It’s twenty-five past three and as little Judgey crosses the ball with speed and purpose a chant of “Come on Ipswich, Come on Ipswich” comes out of the blue from the Sir Alf Ramsey Stand; a spontaneous, instinctive, momentary burst of enthusiasm in a dull first half. Less than ten minutes later and Alan Judge is floored again as he is fouled by Stoke’s James McClean who becomes the first and only player to be booked by the small, balding referee, Mr Scott Duncan.  Hilariously McClean tries to make out that it is he who has been fouled by then diving outrageously; he is fully deserving of the chorus sung just for him by the Sir Bobby Robson Stand of “Wanker, Wanker…”  It makes me wonder why so many professional footballers are such bare-faced cheats and why the normally po-faced Football Association puts up with it.

Four minutes to go until half-time and the game is hardly thrilling.  “That’s gettin’ misty” says the old girl behind me, understandably more engaged by the weather than the match.  Stoke have had better chances to score than Ipswich, but fortunately seem to believe that the cross-bar is much higher than it actually is. A minute before half-time however, Town’s Jonas Knudsen loses all sense of where he is in relation to the rest of the planet and heads a harmless looking cross away from rather than to Bartosz Bialkowski in the Ipswich goal, allowing the cheating James McClean to run on and score from less than a yard into an empty goal; even he couldn’t miss that or fall over. Once again justice doesn’t play to the whistle and has gone early for a half-time cuppa.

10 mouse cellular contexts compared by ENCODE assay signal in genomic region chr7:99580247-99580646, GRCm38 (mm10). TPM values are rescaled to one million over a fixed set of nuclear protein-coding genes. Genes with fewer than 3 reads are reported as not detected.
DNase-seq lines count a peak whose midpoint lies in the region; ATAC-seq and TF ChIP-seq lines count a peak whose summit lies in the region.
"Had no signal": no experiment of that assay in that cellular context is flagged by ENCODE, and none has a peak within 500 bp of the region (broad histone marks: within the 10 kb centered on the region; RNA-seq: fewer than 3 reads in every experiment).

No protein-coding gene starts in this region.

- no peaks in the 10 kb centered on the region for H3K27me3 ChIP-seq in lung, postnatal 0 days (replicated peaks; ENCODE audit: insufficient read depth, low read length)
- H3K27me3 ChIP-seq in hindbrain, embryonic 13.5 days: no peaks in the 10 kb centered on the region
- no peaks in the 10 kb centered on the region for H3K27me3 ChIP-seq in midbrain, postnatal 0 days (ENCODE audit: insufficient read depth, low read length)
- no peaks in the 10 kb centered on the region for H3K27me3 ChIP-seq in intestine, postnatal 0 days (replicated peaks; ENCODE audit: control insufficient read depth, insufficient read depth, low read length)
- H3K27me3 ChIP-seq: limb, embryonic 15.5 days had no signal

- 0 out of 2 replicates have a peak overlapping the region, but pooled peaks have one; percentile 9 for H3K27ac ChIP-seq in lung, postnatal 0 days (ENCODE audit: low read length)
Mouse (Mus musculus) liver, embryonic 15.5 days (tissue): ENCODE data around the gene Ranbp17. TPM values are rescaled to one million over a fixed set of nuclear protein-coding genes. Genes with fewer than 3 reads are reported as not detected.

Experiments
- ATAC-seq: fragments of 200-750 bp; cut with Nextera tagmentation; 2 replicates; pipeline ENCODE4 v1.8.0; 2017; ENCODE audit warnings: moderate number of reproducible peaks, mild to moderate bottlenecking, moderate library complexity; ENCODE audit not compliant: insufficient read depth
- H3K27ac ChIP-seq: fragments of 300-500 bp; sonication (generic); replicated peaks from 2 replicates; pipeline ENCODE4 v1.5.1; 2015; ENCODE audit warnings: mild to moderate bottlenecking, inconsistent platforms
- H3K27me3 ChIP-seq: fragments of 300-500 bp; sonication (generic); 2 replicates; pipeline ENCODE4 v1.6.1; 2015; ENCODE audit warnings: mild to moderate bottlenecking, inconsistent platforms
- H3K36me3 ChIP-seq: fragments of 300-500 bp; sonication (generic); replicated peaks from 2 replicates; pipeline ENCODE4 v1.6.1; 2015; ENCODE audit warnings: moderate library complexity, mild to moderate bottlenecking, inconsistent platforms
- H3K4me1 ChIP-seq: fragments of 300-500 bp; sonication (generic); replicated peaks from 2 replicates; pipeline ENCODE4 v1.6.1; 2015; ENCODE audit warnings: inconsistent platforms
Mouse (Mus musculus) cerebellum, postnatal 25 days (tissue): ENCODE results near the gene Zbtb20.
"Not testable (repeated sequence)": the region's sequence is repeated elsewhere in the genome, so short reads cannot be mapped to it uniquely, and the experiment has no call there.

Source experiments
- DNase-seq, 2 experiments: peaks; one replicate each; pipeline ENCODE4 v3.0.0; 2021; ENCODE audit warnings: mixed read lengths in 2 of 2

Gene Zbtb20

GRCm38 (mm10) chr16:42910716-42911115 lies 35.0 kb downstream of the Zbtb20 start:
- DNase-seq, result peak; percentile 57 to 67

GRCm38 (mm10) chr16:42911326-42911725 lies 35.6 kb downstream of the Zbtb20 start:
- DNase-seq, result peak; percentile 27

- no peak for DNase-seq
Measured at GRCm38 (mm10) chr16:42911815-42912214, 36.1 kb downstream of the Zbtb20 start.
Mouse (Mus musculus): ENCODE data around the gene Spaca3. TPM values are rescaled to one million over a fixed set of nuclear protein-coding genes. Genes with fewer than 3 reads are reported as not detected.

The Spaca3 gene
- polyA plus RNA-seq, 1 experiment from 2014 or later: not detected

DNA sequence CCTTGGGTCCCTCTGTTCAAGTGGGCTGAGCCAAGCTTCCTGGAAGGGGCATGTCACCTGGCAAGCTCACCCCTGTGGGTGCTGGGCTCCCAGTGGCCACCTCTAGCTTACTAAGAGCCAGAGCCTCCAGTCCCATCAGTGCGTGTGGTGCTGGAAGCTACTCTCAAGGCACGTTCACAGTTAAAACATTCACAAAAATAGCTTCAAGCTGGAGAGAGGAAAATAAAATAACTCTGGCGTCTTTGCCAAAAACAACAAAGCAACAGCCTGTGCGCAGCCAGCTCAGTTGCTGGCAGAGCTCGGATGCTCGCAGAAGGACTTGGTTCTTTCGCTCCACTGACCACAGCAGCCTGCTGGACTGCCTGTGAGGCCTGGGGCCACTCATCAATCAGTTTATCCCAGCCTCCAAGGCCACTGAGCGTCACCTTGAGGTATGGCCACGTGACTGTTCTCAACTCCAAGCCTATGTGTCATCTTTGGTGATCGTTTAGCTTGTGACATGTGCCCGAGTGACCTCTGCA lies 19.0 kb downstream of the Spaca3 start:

Half-time follows and after a chat with Ray I let out some more of the Goblins Piss and Hoppy Jude.  I take a look at the half-time scores and search for a Panda brand liquorice stick that I thought I had in the inside pocket of my coat.  I will eventually find it later this evening in the coat lining, I should probably buy a new coat, this one has to be twenty-five years old at least.  The new half begin at five past four and Ipswich improve a little and the crowd remain with them, politely applauding an over-hit pass which last season would have drawn scorn and bile from the stands.

Teddy Bishop begins to run with the ball. He does it once; he does it again and is brought down to win a free-kick. “I knew that would happen” says the old boy behind sounding annoyed as if to say he shouldn’t have bothered.  “But he’s won a free-kick” says the old girl displaying a more measured tactical approach to the game.  Alan Judge draws a spectacular flying save from the Stoke goalkeeper Jack Butland when the kick is taken.

Collin Quaner goes down injured and the game is stopped with Stoke in possession. Sportingly, the Stoke fans boo, revealing their proud Premier League heritage.  When I was at university I knew a Stoke City supporter; his name was Tony and he was a lovely, friendly bloke, fun to have a drink with. He lived in Wolverhampton but went to watch Stoke he told us, because of the violence.  He was very proud of his sexual conquest of the daughter of a local Chief Constable and he once defecated in a milk bottle; I didn’t see him do this, but I saw the milk bottle, which was enough.